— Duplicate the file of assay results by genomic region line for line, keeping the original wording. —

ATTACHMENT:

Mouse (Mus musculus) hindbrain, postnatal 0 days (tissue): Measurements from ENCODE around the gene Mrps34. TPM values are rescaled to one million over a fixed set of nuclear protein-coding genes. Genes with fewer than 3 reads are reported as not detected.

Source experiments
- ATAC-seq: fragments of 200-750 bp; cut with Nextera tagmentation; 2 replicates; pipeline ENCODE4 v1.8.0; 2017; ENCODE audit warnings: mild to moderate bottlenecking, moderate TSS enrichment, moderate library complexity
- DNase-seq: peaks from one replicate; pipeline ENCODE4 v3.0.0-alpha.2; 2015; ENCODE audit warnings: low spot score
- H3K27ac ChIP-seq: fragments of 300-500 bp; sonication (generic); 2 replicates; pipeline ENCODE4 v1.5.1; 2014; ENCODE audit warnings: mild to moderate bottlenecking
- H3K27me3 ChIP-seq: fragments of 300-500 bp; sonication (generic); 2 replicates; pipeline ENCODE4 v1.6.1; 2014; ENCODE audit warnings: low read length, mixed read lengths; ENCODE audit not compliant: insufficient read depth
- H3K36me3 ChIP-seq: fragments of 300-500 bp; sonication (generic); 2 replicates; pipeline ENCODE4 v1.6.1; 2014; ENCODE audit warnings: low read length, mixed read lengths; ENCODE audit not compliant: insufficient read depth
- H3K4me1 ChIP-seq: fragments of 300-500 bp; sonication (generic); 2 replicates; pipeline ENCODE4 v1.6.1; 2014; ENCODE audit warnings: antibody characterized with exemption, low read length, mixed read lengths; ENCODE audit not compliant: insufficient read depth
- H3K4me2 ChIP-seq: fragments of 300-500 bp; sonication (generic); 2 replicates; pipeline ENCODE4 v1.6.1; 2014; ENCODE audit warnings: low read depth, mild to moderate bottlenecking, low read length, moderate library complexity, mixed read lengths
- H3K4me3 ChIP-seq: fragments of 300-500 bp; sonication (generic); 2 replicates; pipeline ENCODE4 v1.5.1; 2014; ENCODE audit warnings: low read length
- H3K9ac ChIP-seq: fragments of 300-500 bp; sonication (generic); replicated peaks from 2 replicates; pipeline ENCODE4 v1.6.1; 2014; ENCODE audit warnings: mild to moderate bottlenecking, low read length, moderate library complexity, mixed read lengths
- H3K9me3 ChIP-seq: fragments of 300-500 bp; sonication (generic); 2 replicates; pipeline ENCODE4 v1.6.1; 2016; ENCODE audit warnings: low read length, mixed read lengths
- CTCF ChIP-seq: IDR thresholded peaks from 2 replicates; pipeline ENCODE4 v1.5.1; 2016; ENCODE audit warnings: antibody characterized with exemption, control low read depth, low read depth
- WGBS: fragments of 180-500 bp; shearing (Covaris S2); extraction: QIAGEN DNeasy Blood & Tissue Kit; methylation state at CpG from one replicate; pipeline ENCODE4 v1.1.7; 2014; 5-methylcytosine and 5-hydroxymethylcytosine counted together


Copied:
Mouse (Mus musculus) hindbrain, postnatal 0 days (tissue): Measurements from ENCODE around the gene Mrps34. TPM values are rescaled to one million over a fixed set of nuclear protein-coding genes. Genes with fewer than 3 reads are reported as not detected.

Source experiments
- ATAC-seq: fragments of 200-750 bp; cut with Nextera tagmentation; 2 replicates; pipeline ENCODE4 v1.8.0; 2017; ENCODE audit warnings: mild to moderate bottlenecking, moderate TSS enrichment, moderate library complexity
- DNase-seq: peaks from one replicate; pipeline ENCODE4 v3.0.0-alpha.2; 2015; ENCODE audit warnings: low spot score
- H3K27ac ChIP-seq: fragments of 300-500 bp; sonication (generic); 2 replicates; pipeline ENCODE4 v1.5.1; 2014; ENCODE audit warnings: mild to moderate bottlenecking
- H3K27me3 ChIP-seq: fragments of 300-500 bp; sonication (generic); 2 replicates; pipeline ENCODE4 v1.6.1; 2014; ENCODE audit warnings: low read length, mixed read lengths; ENCODE audit not compliant: insufficient read depth
- H3K36me3 ChIP-seq: fragments of 300-500 bp; sonication (generic); 2 replicates; pipeline ENCODE4 v1.6.1; 2014; ENCODE audit warnings: low read length, mixed read lengths; ENCODE audit not compliant: insufficient read depth
- H3K4me1 ChIP-seq: fragments of 300-500 bp; sonication (generic); 2 replicates; pipeline ENCODE4 v1.6.1; 2014; ENCODE audit warnings: antibody characterized with exemption, low read length, mixed read lengths; ENCODE audit not compliant: insufficient read depth
- H3K4me2 ChIP-seq: fragments of 300-500 bp; sonication (generic); 2 replicates; pipeline ENCODE4 v1.6.1; 2014; ENCODE audit warnings: low read depth, mild to moderate bottlenecking, low read length, moderate library complexity, mixed read lengths
- H3K4me3 ChIP-seq: fragments of 300-500 bp; sonication (generic); 2 replicates; pipeline ENCODE4 v1.5.1; 2014; ENCODE audit warnings: low read length
- H3K9ac ChIP-seq: fragments of 300-500 bp; sonication (generic); replicated peaks from 2 replicates; pipeline ENCODE4 v1.6.1; 2014; ENCODE audit warnings: mild to moderate bottlenecking, low read length, moderate library complexity, mixed read lengths
- H3K9me3 ChIP-seq: fragments of 300-500 bp; sonication (generic); 2 replicates; pipeline ENCODE4 v1.6.1; 2016; ENCODE audit warnings: low read length, mixed read lengths
- CTCF ChIP-seq: IDR thresholded peaks from 2 replicates; pipeline ENCODE4 v1.5.1; 2016; ENCODE audit warnings: antibody characterized with exemption, control low read depth, low read depth
- WGBS: fragments of 180-500 bp; shearing (Covaris S2); extraction: QIAGEN DNeasy Blood & Tissue Kit; methylation state at CpG from one replicate; pipeline ENCODE4 v1.1.7; 2014; 5-methylcytosine and 5-hydroxymethylcytosine counted together